provided to the Medicare carrier(s) no
later than 10 days after the first contract
to which this affidavit applies is entered
into. (Tip it is highly recommended that
you provide the affidavit well in advance
of the planned start of the opt out period
i.e. Medicare bungling factor.) There
is a 90 day grace period after filing the 1 st
affidavit during which the physician may
withdraw the opt out affidavit. Be sure to
check other contracts and affiliations you

Participating Physicians can only opt


out four times during the year.
The Medicare contractor must receive
the opt out affidavit one month before
the beginning of next calendar quarter
(Jan 1, Apr 1, Jul 1, Oct 1).

Deadlines for carrier receiving opt out


affidavit: March 1st, June 1st, September
1st, and December 1st.

Opt Out Physicians Providing


Services in Urgent or Emergency
Situations
An Opt Out physician cannot make a new
contract with a Medicare patient in an
urgent or emergency situation.
An Opt Out physician who provides
services in an urgent or emergency
situation can file a claim with Medicare.
In that circumstance, the Opt Out
physician is treated like a Non-Par
physician in Medicare, and Non-Par
Allowed Amounts and Limiting Charges
apply.

Early Termination of Opt Out


Not have previously opted out of Medicare
Must notify all Medicare carriers of
termination of opt out no later than 90 days
after effective date of opt out
Must refund to each beneficiary with whom
practitioner has privately contracted all
amounts collected in excess of the Medicare
limiting charge
Must notify all beneficiaries with whom
physician entered into private contracts of
termination of opt out and beneficiaries
rights to have claims filed on their behalf for
services provided during opt out period
Physician is then reinstated to his prior
Medicare status as if there had been no opt out

You can download step-by-step


instructions for Opting Out, the Opt Out
Affidavit, Private Contracts for Use with
Patients, Sample Letters Informing
Patients of Your Decision to Opt Out, and
find answers to questions about Opting
Out on the AAPS Website at:
http://www.aapsonline.org/index.php/artic
le/how_to_opt_out_of_medicare/
You can also find on the AAPS website a list of
physicians by state who have Opted Out, videos of
talks given by Opt Out physicians about their
experience and tips for success, and a list of
physicians in various specialties who are willing to
serve as mentors and answer specific questions
regarding the Opt Out experience in their
specialty.

What About Hospitalizations, Labs,


Radiology Tests, Supplies and Home
Health Care?
Physicians who are currently in the Medicare
system either as a participating or nonparticipating physician, who opt out of
Medicare, have an NPI and are in the PECOS
database generally should have no trouble
having Medicare pay for hospitalizations, labs,
radiology services or home health care services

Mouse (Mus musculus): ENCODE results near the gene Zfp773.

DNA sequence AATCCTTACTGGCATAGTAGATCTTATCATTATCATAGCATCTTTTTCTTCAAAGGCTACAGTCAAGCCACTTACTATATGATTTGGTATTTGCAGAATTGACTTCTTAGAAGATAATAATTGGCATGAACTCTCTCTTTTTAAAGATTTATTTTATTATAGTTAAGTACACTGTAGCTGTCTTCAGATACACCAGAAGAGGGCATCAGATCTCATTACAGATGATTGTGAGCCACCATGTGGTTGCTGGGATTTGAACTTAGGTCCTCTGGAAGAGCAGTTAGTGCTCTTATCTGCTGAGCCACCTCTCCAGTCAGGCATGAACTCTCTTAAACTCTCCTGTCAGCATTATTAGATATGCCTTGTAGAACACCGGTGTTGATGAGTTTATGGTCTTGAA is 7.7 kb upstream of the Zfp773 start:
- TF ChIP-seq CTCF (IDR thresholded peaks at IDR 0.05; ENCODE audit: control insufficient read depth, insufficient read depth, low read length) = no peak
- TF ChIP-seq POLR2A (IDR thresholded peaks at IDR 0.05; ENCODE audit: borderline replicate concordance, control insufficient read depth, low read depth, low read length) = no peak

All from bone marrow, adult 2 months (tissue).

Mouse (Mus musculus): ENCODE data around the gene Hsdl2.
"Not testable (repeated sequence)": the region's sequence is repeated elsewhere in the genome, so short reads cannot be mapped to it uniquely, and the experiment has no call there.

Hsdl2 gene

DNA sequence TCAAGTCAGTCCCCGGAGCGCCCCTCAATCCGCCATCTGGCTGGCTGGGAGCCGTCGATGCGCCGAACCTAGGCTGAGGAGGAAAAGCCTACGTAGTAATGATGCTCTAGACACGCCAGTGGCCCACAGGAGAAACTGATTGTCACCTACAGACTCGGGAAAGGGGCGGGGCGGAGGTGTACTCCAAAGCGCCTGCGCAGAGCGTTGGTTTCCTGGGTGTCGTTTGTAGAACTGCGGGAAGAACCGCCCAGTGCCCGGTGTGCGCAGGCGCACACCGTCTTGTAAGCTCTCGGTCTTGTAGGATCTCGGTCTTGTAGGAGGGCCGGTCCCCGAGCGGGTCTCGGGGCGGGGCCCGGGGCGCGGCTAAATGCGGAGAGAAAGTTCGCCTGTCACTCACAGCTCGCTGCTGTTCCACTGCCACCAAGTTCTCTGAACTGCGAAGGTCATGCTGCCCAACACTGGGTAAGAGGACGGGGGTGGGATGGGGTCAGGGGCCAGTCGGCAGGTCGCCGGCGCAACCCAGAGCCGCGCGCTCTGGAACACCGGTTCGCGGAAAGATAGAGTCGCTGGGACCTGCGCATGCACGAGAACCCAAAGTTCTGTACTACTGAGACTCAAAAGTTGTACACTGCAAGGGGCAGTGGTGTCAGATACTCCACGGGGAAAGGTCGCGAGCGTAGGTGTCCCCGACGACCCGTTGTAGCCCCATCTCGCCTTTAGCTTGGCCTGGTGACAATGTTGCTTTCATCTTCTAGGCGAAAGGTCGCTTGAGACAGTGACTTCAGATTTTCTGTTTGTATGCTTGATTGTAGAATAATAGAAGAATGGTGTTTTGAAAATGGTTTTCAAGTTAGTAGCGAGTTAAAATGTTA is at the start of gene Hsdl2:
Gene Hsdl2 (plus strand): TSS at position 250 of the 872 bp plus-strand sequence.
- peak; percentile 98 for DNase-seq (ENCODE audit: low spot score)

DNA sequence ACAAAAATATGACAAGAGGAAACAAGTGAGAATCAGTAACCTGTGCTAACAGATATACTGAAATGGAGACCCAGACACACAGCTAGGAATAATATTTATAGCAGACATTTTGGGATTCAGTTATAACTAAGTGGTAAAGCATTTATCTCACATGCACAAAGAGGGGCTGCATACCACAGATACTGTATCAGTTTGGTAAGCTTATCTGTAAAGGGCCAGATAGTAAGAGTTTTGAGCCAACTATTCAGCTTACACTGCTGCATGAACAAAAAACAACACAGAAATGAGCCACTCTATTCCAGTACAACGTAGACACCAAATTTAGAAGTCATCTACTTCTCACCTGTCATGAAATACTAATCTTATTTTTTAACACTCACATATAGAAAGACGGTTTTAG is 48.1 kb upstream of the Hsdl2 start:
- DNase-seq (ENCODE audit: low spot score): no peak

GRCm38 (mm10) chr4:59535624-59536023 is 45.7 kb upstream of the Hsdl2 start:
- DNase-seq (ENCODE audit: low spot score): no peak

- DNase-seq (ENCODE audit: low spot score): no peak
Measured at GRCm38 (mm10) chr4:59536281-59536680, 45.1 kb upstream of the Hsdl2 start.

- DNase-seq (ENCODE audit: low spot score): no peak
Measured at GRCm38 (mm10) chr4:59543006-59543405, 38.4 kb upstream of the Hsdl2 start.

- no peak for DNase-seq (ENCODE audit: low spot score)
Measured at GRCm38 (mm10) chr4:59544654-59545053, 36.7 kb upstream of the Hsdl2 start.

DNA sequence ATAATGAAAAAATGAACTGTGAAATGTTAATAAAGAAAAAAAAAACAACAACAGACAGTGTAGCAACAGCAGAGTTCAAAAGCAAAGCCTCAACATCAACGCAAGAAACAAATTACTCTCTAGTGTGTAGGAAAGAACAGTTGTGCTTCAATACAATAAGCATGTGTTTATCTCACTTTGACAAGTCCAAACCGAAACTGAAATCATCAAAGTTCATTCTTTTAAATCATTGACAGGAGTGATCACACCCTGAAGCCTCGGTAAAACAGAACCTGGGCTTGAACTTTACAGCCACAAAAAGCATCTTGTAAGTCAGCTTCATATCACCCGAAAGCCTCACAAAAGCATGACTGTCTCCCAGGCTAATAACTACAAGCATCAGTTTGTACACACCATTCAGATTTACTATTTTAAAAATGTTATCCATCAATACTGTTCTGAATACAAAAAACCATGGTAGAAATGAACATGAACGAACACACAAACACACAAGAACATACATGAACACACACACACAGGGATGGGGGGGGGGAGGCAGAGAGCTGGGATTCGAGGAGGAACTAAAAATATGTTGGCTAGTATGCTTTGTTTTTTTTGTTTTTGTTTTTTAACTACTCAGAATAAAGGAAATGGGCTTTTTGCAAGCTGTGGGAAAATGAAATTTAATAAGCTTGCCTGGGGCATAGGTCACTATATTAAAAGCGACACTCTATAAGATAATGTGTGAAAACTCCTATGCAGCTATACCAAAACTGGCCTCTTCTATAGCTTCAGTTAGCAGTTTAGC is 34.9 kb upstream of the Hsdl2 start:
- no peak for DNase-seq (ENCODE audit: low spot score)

Website to Check to See if Physician is in


PECOS
http://www.oandp.com/pecos/

Medications and Referrals to


Specialists are Generally Excluded
from the Ordering and Referring
Rule
However, Opted Out Physicians
Who Do Not Have an NPI Cannot
Get Part D Drugs Covered by
Medicare

Physicians who have never enrolled in Medicare


do not have to enroll in Medicare in order to
Opt Out
Also, for physicians who are not enrolled in
Medicare or are Opted Out and not in the
PECOS database, there is a special abbreviated
enrollment form CMS 8550 you can use to
enroll in Medicare for the sole purpose of
ordering and referring
https://www.cms.gov/Medicare/CMS-Forms/CMS-Forms/downloa
ds/cms855o.pdf

However, it requires that you obtain an


NPI in order to be listed in PECOS

If an Opt-Out provider elects to order and refer services,


Medicare contractors must develop for the following
information through an additional information request:
An NPI (if one is not contained on the affidavit
voluntarily);
Confirmation if an Office of Inspector General (OIG)
exclusion
exists (if not contained on the Affidavit);
Date of Birth; and
Social Security Number (if not contained on the
Affidavit).
If the above information is not obtained, the opt-out
provider will not be able to order and refer services. If
the opt-out provider refuses to report the information
listed immediately above, then the opt-out provider
cannot order and refer, but the failure to report this
additional information does not affect the providers right

AAPS also offers Thrive Not JUST


Survive Seminars a couple of times
per year at different locations
throughout the country (AAPS had
been running these workshops for 14
years)

See: AAPSonline.org for


Registration and Course Details
A tax-deductible donation
to our AAPS Educational
Foundation can help
expand our medical student
program

Tips for Opting Out:


1.

2.

3.

Start at least 6 months in advance of


beginning of Opt Out period. This provides
time to inform patients of changes, and time
for your staff to adjust. Filing the Opt Out
affidavit 6 months in advance of start date
also will allow for possible delays caused by
Medicare bungling.
Send a cover letter, certified mail, return
receipt, to Medicare carrier with the Opt Out
affidavit, requesting written
acknowledgement that the Opt Out has
been properly accomplished.
Office procedures in place so no Medicare
claims filed (except for emergencies)

If You Have Specific Questions


About Opting Out of Medicare or
Transitioning to a Third-Party-Free
Practice, Feel Free to Call AAPS

AAPS
1-800-635-1196